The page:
Required minimum distributions
For someone with an IRA balance of $1 million at the end of 2014 RMD) for 2015 would be over $36, 000. This is fully taxable ordinary income and is added on top of any other taxable income of the client. Customers with larger retirement plans will have higher required minimum distributions and the amounts will be larger with age, all things being equal. Many clients may not need this income and would welcome a reduction in the tax sting they create.
There are several planning options. Depending on the client's tax bracket in the years prior to the start of rmds, it may make sense to use these tax-deferred accounts at least to the point where the client's current tax bracket is fully utilized. This has the added benefit of reducing the value of these accounts and results in a lower RMD calculation down the road. (to read about this, see: how advisors can address longevity risk .)
For clients working past age 70 ½, it may not be necessary to take an RMD from 401(k). With your employer if you own less than 5% of the company and the plan allows this exemption. One planning option is to roll old 401 (k) balances into this plan, if it is allowed to shield this money from rmds for a few years as well. This planning option may need to take place a few years before reaching the age of 70 ½ years.
A roth conversion may also be a good strategy for some clients. If the client's taxable income is relatively low, they may consider doing the conversion of some or all of their traditional IRA to a roth. They would owe income tax on the amount converted, but they would not owe income tax on distributions in the future as long as certain conditions are met. In addition, there are no rmds on a roth IRA in addition to some estate planning opportunities. Your financial advisor really needs to enter the numbers here to see if that makes sense. (for more information, see: estate planning tips for older and outdated clients .)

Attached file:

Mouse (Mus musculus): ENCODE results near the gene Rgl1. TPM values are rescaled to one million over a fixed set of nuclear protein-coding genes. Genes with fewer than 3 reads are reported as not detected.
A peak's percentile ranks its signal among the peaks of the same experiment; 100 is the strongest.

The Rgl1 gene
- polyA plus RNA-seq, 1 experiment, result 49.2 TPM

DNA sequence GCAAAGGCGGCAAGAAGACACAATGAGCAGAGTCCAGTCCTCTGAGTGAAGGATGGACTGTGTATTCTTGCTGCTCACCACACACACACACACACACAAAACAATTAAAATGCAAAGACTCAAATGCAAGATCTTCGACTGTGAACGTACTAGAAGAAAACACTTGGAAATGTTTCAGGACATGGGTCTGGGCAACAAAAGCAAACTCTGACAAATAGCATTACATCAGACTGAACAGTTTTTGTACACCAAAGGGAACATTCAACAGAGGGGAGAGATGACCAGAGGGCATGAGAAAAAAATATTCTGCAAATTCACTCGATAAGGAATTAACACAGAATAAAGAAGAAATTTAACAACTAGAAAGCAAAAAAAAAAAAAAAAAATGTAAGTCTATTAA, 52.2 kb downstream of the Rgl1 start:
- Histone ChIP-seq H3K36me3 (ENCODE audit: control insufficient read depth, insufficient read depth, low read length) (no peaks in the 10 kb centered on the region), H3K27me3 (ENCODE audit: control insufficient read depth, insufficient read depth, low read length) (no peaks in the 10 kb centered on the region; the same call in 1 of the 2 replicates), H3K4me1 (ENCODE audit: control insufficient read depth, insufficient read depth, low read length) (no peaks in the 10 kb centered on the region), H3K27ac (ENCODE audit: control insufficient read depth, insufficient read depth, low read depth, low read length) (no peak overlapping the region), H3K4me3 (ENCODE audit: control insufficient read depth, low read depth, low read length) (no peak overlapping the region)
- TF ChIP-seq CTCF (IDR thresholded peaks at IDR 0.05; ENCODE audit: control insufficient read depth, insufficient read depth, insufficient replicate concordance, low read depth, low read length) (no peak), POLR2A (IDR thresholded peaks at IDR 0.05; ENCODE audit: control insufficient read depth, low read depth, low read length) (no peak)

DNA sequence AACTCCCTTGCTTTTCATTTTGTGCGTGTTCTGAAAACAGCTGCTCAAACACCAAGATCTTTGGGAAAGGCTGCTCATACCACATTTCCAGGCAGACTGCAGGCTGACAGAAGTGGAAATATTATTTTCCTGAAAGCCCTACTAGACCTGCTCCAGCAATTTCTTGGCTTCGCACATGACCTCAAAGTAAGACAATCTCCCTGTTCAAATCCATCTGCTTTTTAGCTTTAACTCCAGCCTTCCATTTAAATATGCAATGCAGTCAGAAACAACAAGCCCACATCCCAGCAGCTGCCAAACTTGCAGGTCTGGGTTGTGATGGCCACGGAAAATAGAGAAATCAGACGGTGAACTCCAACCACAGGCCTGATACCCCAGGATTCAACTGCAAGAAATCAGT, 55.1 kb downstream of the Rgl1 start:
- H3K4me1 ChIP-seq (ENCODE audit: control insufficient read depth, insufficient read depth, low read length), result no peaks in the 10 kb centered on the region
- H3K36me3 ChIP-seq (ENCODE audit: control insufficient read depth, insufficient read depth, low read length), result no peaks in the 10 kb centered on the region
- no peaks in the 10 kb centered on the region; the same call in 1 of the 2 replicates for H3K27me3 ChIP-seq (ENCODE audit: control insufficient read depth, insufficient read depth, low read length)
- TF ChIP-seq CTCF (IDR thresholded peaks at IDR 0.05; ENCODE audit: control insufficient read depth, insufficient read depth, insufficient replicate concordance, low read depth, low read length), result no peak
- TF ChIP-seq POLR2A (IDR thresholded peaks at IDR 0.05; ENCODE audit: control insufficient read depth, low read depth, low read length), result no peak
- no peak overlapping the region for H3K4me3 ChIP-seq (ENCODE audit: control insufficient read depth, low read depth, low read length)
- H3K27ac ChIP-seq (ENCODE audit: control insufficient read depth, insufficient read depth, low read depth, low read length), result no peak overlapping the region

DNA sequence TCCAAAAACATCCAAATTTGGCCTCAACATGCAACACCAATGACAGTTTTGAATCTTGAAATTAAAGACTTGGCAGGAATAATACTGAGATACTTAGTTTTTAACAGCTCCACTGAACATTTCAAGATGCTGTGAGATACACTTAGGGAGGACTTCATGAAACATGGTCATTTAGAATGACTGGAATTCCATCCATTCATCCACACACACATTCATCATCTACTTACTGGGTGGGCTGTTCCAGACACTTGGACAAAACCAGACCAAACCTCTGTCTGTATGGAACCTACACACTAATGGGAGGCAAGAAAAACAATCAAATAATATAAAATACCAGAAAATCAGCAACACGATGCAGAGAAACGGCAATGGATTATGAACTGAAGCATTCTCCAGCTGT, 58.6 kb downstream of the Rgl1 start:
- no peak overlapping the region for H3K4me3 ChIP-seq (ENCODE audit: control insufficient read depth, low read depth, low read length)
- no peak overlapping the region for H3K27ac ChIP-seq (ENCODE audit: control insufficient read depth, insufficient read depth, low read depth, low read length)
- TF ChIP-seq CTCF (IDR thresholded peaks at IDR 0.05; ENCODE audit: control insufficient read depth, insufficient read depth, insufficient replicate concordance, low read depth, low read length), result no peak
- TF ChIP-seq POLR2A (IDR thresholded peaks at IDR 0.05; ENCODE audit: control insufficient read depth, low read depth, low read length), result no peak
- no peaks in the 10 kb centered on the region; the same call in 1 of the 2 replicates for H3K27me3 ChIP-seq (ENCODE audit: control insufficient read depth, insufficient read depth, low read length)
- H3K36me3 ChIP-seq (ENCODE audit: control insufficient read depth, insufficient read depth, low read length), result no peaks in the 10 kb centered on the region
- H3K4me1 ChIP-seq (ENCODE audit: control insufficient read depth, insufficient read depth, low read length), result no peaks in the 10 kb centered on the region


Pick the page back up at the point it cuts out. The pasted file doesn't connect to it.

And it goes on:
Things can change in the life of a retired client, giving you reasons to change your distribution strategy. Even for a year. An example might be if the client suffers an illness or other medical or dental situation that causes the medical expenses to exceed 7.5% of adjusted gross income for the year. Expenses above this level are deductible, and if the deduction is significant enough, the client might consider taking distributions from a traditional IRA or 401(k) account against a tax-free roth account or selling appreciated taxable securities taxed at preferred capital gains rates.
Customers who may still be years away from retirement should consider funding a health savings account (HSA) if they have access to one. This can be done through a high deductible medical policy through an employer or one that you open for yourself. The contributions are used to reduce current taxes, and the money can be withdrawn tax-free in retirement to cover the cost of health care, including insurance. Of course, the client must be able to fund medical expenses from other sources while working to implement this strategy. (for more information, see: IRS sets 2016 HSA deduction limits.)